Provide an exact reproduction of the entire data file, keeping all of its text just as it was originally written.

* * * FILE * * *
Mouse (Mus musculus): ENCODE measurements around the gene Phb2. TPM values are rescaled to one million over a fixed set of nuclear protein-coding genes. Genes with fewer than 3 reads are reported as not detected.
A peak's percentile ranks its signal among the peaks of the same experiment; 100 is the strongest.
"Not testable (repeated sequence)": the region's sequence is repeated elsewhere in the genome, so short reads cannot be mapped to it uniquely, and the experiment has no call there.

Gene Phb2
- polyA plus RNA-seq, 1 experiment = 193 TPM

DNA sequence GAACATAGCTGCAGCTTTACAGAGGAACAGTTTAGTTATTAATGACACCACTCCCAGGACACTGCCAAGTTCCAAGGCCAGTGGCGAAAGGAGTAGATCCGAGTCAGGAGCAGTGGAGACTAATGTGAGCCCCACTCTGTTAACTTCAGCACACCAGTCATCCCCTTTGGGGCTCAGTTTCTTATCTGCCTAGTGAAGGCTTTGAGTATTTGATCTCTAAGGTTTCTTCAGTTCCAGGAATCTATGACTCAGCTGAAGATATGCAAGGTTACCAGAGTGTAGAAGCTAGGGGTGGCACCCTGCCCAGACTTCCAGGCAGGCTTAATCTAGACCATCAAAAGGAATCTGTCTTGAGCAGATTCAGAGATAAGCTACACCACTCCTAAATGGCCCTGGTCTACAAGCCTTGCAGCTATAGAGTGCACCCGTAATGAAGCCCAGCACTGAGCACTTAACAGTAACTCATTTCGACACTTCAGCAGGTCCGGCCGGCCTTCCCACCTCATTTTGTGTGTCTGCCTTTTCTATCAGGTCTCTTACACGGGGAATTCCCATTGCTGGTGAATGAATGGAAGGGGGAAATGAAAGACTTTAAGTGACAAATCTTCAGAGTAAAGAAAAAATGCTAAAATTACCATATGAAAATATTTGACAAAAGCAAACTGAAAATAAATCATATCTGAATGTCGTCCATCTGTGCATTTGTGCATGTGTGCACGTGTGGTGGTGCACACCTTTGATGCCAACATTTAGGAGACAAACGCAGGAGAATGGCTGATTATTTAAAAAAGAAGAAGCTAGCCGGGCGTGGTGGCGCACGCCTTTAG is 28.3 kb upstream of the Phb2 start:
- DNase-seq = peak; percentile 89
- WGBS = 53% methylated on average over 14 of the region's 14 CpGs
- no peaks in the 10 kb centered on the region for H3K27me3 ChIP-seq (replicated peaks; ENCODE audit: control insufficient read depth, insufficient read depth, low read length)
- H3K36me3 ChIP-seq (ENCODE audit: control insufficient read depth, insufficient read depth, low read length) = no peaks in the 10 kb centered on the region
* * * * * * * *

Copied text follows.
Mouse (Mus musculus): ENCODE measurements around the gene Phb2. TPM values are rescaled to one million over a fixed set of nuclear protein-coding genes. Genes with fewer than 3 reads are reported as not detected.
A peak's percentile ranks its signal among the peaks of the same experiment; 100 is the strongest.
"Not testable (repeated sequence)": the region's sequence is repeated elsewhere in the genome, so short reads cannot be mapped to it uniquely, and the experiment has no call there.

Gene Phb2
- polyA plus RNA-seq, 1 experiment = 193 TPM

DNA sequence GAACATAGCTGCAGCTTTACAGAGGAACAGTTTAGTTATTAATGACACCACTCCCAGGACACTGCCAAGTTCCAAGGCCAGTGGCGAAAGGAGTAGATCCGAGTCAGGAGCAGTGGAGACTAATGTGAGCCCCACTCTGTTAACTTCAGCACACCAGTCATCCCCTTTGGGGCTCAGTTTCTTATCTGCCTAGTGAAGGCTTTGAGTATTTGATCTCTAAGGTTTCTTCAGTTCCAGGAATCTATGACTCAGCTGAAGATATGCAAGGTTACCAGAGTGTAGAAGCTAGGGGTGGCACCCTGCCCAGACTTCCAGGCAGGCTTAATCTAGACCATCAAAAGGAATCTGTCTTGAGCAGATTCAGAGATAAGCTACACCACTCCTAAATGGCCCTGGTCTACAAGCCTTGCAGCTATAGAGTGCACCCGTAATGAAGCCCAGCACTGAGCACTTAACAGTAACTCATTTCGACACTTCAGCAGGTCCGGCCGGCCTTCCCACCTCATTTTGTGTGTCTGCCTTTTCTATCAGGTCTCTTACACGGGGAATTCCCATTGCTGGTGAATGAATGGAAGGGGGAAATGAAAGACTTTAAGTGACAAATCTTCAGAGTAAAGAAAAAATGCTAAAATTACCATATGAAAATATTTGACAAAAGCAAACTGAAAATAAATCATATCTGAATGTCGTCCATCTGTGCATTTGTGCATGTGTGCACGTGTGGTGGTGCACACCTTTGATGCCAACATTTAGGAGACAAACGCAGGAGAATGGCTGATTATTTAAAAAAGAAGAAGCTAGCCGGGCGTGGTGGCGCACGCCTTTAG is 28.3 kb upstream of the Phb2 start:
- DNase-seq = peak; percentile 89
- WGBS = 53% methylated on average over 14 of the region's 14 CpGs
- no peaks in the 10 kb centered on the region for H3K27me3 ChIP-seq (replicated peaks; ENCODE audit: control insufficient read depth, insufficient read depth, low read length)
- H3K36me3 ChIP-seq (ENCODE audit: control insufficient read depth, insufficient read depth, low read length) = no peaks in the 10 kb centered on the region